U2 Radio Roundtable – Love is Blindness

As a die-hard U2 fan, I sometimes forget that not every note which the band have ever emitted was pure, solid-gold manna, sprinkled from the heavens above by the four Irish gods of rock. I think that every fan probably has one or two songs that, for whatever reason, just doesn’t do it for them. While writing about “Love is Blindness” recently, it was brought to my attention that for some among us, that song the fly in the ointment (pun intended). We decided to get some of our staff writers together for a little experiment – Joe Pitt is leading us off with his rationale on why “Love is Blindness” should have remained on the cutting-room floor, and then the rest of us pitch in with our own two cents. I hope that some of you readers will find yourselves suitably motivated to speak up for or against “Love is Blindness” after reading what we’ve said.

U2 - Achtung baby - Deluxe edition (Cover)Joe – Love is Blindness does not see the light of day on my iPod or in my car. It also is one of my least favorite U2 songs. I think that part of the reason that I don’t like “Love is Blindness” is that it’s on my favorite U2 CD. All the way through Achtung Baby, from the opening of “Zoo Station” to the “Don’t let the bastards grind you down” in “Acrobat”, U2 ROCKS! The whole CD is just electric, and then “Love is Blindness” comes in. Total buzz kill! I know that U2 puts a lot of emphasis on song placement and I am so glad that they put that song last on the album. If it were anywhere else on the CD, I would have probably killed myself. The song does not work for me melodically either. To me, it is very choppy, and maybe that’s what U2 is attempting, but I always feel edgy after each listen, and if I had a dog, I would probably feel like kicking it after each listen. I LOVE The Edge, but his guitar solo comes off as nails on the chalkboard to me. Edge is a maestro with the guitar, but to me it sounds like he’s playing the solo with a chisel. Again, that may be what they were trying to accomplish. The song is too downtrodden for me. The group that is famous for its positive outlook and uplifting lyrics pulled the rug out from under all its listeners with “Love is Blindness”. I understand that most of Achtung Baby did that, coming off of the Joshua Tree and Rattle & Hum, but “Love is Blindness” pulled the rug out from under the listener and let them crash through the hole in the floor that the rug was covering. I know that I am in the minority with this song, but if I want to feel sad, edgy and jumpy, I’ll listen to Nirvana. For this listener, Love is Blindness epitomizes darkness and U2 went total eclipse on this song. Like most eclipses, I hope we don’t see another one for a long time.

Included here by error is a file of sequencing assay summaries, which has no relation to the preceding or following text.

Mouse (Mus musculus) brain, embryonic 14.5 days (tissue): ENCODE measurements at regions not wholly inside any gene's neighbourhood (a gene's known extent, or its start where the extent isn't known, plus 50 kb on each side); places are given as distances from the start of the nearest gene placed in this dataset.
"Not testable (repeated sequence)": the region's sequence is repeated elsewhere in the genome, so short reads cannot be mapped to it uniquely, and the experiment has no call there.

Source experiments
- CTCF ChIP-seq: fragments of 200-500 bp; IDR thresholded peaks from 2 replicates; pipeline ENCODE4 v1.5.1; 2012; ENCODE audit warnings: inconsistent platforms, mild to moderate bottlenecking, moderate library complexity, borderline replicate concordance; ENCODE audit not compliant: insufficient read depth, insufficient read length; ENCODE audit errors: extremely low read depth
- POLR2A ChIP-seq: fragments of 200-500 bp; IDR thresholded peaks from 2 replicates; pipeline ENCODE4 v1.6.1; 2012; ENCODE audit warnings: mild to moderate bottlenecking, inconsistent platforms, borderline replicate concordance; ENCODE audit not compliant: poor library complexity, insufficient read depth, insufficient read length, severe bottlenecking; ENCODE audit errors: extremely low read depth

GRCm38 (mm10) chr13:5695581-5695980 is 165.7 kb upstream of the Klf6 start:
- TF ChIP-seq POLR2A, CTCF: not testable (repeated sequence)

Kevin – “Love is Blindness” would have been a perfect track 13 on the Achtung Baby CD for the simple reason that it is such a melodramatic mess. Like Joe, I think this song is one of my least favorite U2 songs, and is one of the songs that causes my finger to twitch on the FF> button on my phone (yes on my phone, as I’ve stopped playing CDs a while back). It doesn’t seem to flow, to me, and like Joe stated it’s very choppy sounding, and I just don’t care for it. “Love is Blindness” is a deep, brooding songs that just doesn’t translate to me. I’d much rather have had “Blow Your House Down” as part of the Achtung Baby CD, and have Acrobat be the last track. “Love is Blindness is the only pimple on what is otherwise a spectacular album, and is still my all-time favorite U2 release.

 

From_the_Sky_DownBrook – I enjoy “Love is Blindness”. It has never been in my top 10 or anything like that, but it’s a solid cut and a GREAT final track on what I regard as the greatest album in their catalog. The lyrics are among some of the best Bono’s ever written; some songs have that one out of place lyric that make you go, “What was he thinking? A mole, digging in a hole?”, and “Love is Blindness” doesn’t have a single lyric like that. “Thread is ripping/the knot is slipping/blindness.” It just all makes sense! And Edge playing it solo and taking over vocals on “From the Sky Down,” to underscore the story of his divorce? Wow! It gave a whole new meaning to “Take the money…honey…blindness.” So in short, thumbs up from me and God bless the hands that built America!